Noie: Notre Dame QB Ian Book delivers big effort after big decision
WINSTON-SALEM, N.C. — A big move at a big moment was a big deal for a couple of days around the No. 8 Notre Dame football team.
Even the head coach admitted that he had a restless night’s sleep Friday back at the Greensboro Airport Marriott, wondering if it was the right time for a change. At quarterback. For an undefeated team.
Big move. Bold move.
Should Brian Kelly stick with Brandon Wimbush, who helped the Irish grind out three close victories to open the season? Or should Kelly go with Book, a backup in name only, a guy who prepares each day as if he’s the starter?
What if it worked? More importantly, what if it didn’t? It had to, didn’t it?
Wheels that were set in motion on Monday to elevate Book to No. 1 at the No. 1 position of importance reached a destination at a few minutes past noon Saturday against Wake Forest. Book put on his gold helmet and headed for the huddle; Wimbush wore a blue baseball cap and remained on the sideline.
“We made a big decision to get Ian Book in the game,” Kelly said. “That’s a pretty big decision to make when you’re 3-0 and your quarterback leading your football team is (12-3) as a starter.”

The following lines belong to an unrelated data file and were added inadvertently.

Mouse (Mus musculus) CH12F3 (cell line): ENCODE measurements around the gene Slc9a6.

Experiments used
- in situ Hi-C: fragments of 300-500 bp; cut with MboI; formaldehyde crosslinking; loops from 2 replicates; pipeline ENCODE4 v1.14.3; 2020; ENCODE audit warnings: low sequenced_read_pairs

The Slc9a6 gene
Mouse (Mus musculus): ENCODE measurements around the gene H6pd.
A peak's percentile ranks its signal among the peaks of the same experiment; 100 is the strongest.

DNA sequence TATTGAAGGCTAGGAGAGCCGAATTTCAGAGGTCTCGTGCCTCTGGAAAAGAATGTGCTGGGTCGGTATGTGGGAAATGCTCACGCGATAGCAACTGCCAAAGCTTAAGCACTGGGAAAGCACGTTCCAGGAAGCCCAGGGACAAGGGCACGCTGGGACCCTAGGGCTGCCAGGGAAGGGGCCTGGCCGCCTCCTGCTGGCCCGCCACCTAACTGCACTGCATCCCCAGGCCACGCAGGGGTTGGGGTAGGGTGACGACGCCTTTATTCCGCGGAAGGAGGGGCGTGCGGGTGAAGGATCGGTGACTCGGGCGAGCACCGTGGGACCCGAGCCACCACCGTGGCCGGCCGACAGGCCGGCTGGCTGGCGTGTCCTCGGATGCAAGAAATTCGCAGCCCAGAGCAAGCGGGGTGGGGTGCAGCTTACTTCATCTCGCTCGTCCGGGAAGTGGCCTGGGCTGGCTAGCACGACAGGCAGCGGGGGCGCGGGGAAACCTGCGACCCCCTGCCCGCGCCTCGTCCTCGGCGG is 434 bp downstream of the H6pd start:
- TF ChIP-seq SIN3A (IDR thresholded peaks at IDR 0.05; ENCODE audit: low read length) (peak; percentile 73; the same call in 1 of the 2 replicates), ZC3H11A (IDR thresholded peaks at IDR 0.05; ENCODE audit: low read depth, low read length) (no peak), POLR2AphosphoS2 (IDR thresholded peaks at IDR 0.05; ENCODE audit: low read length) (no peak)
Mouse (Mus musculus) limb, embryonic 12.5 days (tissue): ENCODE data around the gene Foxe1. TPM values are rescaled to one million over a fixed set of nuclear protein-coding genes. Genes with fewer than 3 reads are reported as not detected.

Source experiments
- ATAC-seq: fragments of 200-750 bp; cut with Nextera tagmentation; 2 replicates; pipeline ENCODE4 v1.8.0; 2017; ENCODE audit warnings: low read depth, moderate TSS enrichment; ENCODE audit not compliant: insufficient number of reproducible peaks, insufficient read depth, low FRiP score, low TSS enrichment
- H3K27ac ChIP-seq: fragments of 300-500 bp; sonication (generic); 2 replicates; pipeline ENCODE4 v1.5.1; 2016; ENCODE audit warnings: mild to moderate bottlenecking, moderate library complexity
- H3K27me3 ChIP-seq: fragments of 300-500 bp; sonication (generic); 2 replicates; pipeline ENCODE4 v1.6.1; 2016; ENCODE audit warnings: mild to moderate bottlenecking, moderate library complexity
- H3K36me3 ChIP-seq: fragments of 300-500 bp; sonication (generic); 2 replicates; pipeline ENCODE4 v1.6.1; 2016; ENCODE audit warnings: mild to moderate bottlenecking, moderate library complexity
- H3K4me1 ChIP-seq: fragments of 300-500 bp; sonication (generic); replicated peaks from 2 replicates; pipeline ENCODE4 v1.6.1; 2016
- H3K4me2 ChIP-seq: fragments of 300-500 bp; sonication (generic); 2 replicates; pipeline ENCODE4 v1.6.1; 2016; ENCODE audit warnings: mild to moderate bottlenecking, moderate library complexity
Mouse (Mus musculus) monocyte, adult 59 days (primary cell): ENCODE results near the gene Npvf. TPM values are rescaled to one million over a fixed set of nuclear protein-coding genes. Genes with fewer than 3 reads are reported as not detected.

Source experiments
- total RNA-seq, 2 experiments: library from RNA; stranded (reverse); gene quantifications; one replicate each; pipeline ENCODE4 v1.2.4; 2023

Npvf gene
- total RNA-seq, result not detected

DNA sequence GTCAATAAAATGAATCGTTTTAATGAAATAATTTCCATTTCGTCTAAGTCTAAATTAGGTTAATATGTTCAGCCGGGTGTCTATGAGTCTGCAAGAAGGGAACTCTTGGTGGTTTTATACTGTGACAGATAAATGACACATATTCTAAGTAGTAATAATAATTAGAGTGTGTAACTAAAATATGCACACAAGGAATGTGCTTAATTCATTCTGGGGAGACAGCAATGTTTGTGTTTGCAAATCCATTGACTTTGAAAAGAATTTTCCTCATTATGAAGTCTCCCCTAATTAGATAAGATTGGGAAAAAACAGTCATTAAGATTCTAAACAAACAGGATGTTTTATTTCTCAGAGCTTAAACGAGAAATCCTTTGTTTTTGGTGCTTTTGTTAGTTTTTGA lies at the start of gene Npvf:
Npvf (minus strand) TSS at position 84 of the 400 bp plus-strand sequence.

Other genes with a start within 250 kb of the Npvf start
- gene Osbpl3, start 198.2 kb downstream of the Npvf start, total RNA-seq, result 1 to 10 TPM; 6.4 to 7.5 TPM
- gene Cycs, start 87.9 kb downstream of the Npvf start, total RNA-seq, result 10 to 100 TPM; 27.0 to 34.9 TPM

Notre Dame then scored a season high for points — more than doubling its previous best — and rolled up 566 yards of offense to whack Wake Forest, 56-27, at BB&T Field.
“When my name is called, I need to go out there and play at my best and make sure the offense will succeed,” Book said. “Every week, I prepare like I’m going to go in.”
But for this one, it was more than a goal-line cameo or because Wimbush was hurt or ineffective. This one was from the start and, until it got out of control, finish. Afterward, Kelly wouldn’t commit to naming a starter for next week against No. 7 Stanford or the week after in the snake pit that’s sure to be Lane Stadium against Virginia Tech.
He’s got two quarterbacks that can help the Irish win games and get to where they want to go. Where they need to go. Where they have to go. But for now, there’s really no decision.
Book’s the guy. Has to be.
He earned that Saturday after going 25-of-34 for 325 yards and two touchdowns. He also ran for three scores. The offense needed three series to get rolling. Once it did, there really was no stopping it. With Book at the controls, it looked like Notre Dame (4-0) could score anytime it had the ball. For a good chunk of Saturday, it did.
Really, we should have seen this coming.
Seen it back in the spring when there seemed no obvious separation between starter and backup. Seen it during preseason when again there was no difference. Wimbush was good. Book was good. Nobody really great. It was just a matter of when, not if, Book would be summoned. Sure, the timing of it — after three home wins — was a little odd, but this was going to happen sometime this season.
Book has carried himself with the confidence of a No. 1 guy, and Saturday was no different. None of what he did was a surprise. Same with last year when he spelled an injured Wimbush last October, about 80 minutes east against North Carolina in Chapel Hill. Same with the Citrus Bowl game. Book expects to do this, then goes out and does it.